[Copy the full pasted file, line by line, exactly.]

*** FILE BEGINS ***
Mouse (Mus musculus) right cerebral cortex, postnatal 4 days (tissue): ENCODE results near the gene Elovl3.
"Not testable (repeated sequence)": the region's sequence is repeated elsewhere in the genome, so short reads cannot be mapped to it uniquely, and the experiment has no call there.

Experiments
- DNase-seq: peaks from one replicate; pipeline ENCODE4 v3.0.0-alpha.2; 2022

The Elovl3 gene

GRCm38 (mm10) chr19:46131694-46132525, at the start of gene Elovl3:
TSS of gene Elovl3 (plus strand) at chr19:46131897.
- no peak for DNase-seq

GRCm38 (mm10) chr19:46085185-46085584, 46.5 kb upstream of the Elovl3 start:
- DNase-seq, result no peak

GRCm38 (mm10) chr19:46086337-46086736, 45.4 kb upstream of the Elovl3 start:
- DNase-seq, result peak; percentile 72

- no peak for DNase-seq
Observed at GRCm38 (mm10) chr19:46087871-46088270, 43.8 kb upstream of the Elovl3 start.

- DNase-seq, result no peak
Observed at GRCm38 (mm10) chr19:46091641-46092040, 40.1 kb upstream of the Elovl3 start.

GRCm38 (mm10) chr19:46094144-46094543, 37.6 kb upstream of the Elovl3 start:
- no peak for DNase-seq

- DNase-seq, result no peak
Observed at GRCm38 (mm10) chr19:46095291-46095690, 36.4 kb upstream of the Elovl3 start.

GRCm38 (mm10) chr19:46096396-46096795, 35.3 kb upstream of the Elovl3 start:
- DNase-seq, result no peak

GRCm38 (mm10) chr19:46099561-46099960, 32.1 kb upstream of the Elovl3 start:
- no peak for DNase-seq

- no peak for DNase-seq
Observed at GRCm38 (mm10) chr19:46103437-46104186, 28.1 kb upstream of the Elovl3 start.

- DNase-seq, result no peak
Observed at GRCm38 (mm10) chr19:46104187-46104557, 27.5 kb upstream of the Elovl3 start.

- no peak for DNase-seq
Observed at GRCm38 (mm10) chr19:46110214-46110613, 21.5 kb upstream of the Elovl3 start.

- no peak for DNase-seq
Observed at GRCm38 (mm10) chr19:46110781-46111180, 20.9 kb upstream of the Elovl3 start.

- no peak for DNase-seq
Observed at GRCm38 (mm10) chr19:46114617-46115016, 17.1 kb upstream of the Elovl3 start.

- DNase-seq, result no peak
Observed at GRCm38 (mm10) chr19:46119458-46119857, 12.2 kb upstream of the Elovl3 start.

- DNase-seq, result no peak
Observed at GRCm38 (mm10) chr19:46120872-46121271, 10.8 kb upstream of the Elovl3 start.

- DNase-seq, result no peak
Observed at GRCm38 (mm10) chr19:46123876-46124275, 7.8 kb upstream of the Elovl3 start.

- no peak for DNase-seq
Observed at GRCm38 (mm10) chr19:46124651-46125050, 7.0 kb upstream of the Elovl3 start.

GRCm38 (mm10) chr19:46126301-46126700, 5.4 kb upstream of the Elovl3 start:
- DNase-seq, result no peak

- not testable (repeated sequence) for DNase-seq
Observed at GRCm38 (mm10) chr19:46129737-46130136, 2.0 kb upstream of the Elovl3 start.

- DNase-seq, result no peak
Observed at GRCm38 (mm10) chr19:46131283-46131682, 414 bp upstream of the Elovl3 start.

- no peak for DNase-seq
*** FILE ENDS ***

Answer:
Mouse (Mus musculus) right cerebral cortex, postnatal 4 days (tissue): ENCODE results near the gene Elovl3.
"Not testable (repeated sequence)": the region's sequence is repeated elsewhere in the genome, so short reads cannot be mapped to it uniquely, and the experiment has no call there.

Experiments
- DNase-seq: peaks from one replicate; pipeline ENCODE4 v3.0.0-alpha.2; 2022

The Elovl3 gene

GRCm38 (mm10) chr19:46131694-46132525, at the start of gene Elovl3:
TSS of gene Elovl3 (plus strand) at chr19:46131897.
- no peak for DNase-seq

GRCm38 (mm10) chr19:46085185-46085584, 46.5 kb upstream of the Elovl3 start:
- DNase-seq, result no peak

GRCm38 (mm10) chr19:46086337-46086736, 45.4 kb upstream of the Elovl3 start:
- DNase-seq, result peak; percentile 72

- no peak for DNase-seq
Observed at GRCm38 (mm10) chr19:46087871-46088270, 43.8 kb upstream of the Elovl3 start.

- DNase-seq, result no peak
Observed at GRCm38 (mm10) chr19:46091641-46092040, 40.1 kb upstream of the Elovl3 start.

GRCm38 (mm10) chr19:46094144-46094543, 37.6 kb upstream of the Elovl3 start:
- no peak for DNase-seq

- DNase-seq, result no peak
Observed at GRCm38 (mm10) chr19:46095291-46095690, 36.4 kb upstream of the Elovl3 start.

GRCm38 (mm10) chr19:46096396-46096795, 35.3 kb upstream of the Elovl3 start:
- DNase-seq, result no peak

GRCm38 (mm10) chr19:46099561-46099960, 32.1 kb upstream of the Elovl3 start:
- no peak for DNase-seq

- no peak for DNase-seq
Observed at GRCm38 (mm10) chr19:46103437-46104186, 28.1 kb upstream of the Elovl3 start.

- DNase-seq, result no peak
Observed at GRCm38 (mm10) chr19:46104187-46104557, 27.5 kb upstream of the Elovl3 start.

- no peak for DNase-seq
Observed at GRCm38 (mm10) chr19:46110214-46110613, 21.5 kb upstream of the Elovl3 start.

- no peak for DNase-seq
Observed at GRCm38 (mm10) chr19:46110781-46111180, 20.9 kb upstream of the Elovl3 start.

- no peak for DNase-seq
Observed at GRCm38 (mm10) chr19:46114617-46115016, 17.1 kb upstream of the Elovl3 start.

- DNase-seq, result no peak
Observed at GRCm38 (mm10) chr19:46119458-46119857, 12.2 kb upstream of the Elovl3 start.

- DNase-seq, result no peak
Observed at GRCm38 (mm10) chr19:46120872-46121271, 10.8 kb upstream of the Elovl3 start.

- DNase-seq, result no peak
Observed at GRCm38 (mm10) chr19:46123876-46124275, 7.8 kb upstream of the Elovl3 start.

- no peak for DNase-seq
Observed at GRCm38 (mm10) chr19:46124651-46125050, 7.0 kb upstream of the Elovl3 start.

GRCm38 (mm10) chr19:46126301-46126700, 5.4 kb upstream of the Elovl3 start:
- DNase-seq, result no peak

- not testable (repeated sequence) for DNase-seq
Observed at GRCm38 (mm10) chr19:46129737-46130136, 2.0 kb upstream of the Elovl3 start.

- DNase-seq, result no peak
Observed at GRCm38 (mm10) chr19:46131283-46131682, 414 bp upstream of the Elovl3 start.

- no peak for DNase-seq